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Patterns of medical illness and injuries in emotionally disturbed patients brought to an emergency department in police custody


Emotionally disturbed persons brought to the emergency department (ED) are at risk of surgical and medical illness. The patterns of medical and surgical illness for emotionally disturbed patients brought in police custody to a major urban ED were recorded.


Our electronic ED medical records include the chief complaint, final diagnosis and disposition. A smaller number have detailed nursing notes. All patients with detailed nursing notes who were brought between 1 December 1999 and 31 August 2003 in police custody for psychiatric evaluation were studied. Patients were classified as 'agitated' if they were described as violent, psychotic, aggressive, combative, hostile, threatening, homicidal or dangerous.


In total, 17,733 were brought for psychiatric evaluation. Of these 6,432 had complete nursing notes. Rates of injury and illness were low. Of 1,985 nonagitated patients, 194 (9.8%) were injured: 180 (93%) self-inflected and none was attributed to a restraint process. For 4,447 agitated patients, 227 (3.5%) were injured, 160 (70%) were self-inflicted and 39 (0.9%) were attributed to the restraint process. Of these, 31 were exposed to mace, six had minor head or soft-tissue injuries, one had a pneumothorax, and one had an airway injury. For the subgroup self-inflicted injuries included lacerations (245), head injuries (60), hangings (13), penetrating wounds (10), hand fractures or infection (three), and other minor (nine). Overall 2,903 (45.8%) were admitted to a psychiatric service, 110 (1.7%) to a medical service and seven (0.12%) to a surgical service. Admitted surgical diagnoses were abdominal stab wound (one), tibial fracture (two), pneumothorax (one), airway injury (one), infected human bite (one), complicated lacerations (three), and penile foreign body (one). The predominant medical admission diagnoses were alcohol withdrawal (16 patients), overdose (24 patients), and rhabdomyolysis (12 patients). Forty-five patients had complications of chronic medical illness and eight patients had dementia with by psychosis.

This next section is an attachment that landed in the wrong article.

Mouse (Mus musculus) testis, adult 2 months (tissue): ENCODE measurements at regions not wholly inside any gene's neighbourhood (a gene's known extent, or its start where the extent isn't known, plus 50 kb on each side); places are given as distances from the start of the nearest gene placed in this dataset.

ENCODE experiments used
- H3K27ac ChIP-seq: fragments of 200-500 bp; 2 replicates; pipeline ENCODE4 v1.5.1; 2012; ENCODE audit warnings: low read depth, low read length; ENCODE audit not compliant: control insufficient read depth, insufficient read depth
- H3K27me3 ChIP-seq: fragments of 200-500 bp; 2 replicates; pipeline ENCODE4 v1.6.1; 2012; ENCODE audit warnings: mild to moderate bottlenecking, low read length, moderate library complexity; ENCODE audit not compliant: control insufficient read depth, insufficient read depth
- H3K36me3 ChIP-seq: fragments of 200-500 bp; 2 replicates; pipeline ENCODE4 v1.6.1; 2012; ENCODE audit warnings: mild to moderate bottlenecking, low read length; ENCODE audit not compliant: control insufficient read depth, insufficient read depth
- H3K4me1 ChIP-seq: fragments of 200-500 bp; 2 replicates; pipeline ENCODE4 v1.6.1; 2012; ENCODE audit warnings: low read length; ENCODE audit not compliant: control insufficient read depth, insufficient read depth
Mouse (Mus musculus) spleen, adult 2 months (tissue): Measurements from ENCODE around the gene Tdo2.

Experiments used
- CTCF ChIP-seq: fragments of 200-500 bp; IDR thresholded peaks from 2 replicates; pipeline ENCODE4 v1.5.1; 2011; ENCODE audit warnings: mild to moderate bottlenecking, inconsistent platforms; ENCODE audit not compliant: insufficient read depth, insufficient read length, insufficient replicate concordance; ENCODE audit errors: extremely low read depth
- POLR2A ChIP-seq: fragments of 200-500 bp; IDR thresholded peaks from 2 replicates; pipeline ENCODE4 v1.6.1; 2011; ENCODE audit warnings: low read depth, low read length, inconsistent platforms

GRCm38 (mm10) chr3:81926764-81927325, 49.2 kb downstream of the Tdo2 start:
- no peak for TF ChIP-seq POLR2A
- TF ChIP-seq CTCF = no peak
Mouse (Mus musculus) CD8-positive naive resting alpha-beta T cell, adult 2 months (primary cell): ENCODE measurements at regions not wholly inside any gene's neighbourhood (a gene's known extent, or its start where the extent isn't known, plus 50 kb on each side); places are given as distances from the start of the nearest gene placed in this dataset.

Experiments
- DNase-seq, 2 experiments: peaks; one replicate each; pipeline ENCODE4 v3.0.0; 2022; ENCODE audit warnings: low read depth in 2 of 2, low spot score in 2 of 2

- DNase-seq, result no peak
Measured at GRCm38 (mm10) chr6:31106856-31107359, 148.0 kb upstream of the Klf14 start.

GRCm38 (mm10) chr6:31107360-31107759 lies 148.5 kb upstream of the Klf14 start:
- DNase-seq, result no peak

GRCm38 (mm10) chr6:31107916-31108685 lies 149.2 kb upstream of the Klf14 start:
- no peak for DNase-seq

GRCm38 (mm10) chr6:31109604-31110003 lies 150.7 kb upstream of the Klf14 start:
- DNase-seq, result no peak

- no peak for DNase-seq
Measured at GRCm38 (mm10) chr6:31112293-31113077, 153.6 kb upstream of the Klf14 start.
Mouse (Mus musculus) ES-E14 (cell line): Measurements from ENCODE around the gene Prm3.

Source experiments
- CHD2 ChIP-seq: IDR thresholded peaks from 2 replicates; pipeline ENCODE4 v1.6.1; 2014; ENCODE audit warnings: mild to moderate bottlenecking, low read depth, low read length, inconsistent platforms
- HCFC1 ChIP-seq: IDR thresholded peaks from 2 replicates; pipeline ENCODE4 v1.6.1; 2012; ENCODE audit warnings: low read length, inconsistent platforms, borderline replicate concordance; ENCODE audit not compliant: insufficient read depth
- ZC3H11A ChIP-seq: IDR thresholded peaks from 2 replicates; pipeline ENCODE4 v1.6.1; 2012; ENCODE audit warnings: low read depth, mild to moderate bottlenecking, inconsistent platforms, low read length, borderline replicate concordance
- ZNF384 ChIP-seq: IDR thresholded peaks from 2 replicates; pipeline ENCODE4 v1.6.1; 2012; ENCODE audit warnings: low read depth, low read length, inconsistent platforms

Although serious medical illnesses and injuries occurred, there was a low rate of medical and surgical illness that required admission. There was a high rate of psychiatric admission.


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Metzger, J., Maher, P., Wainscott, M. et al. Patterns of medical illness and injuries in emotionally disturbed patients brought to an emergency department in police custody. Crit Care 12 (Suppl 2), P353 (2008).

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